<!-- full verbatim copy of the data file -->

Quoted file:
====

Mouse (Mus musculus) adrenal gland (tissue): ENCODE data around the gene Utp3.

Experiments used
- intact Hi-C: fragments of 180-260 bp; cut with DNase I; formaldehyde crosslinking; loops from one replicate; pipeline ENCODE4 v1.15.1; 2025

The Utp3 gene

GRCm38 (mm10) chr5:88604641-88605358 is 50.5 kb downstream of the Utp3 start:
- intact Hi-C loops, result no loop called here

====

Mouse (Mus musculus) adrenal gland (tissue): ENCODE data around the gene Utp3.

Experiments used
- intact Hi-C: fragments of 180-260 bp; cut with DNase I; formaldehyde crosslinking; loops from one replicate; pipeline ENCODE4 v1.15.1; 2025

The Utp3 gene

GRCm38 (mm10) chr5:88604641-88605358 is 50.5 kb downstream of the Utp3 start:
- intact Hi-C loops, result no loop called here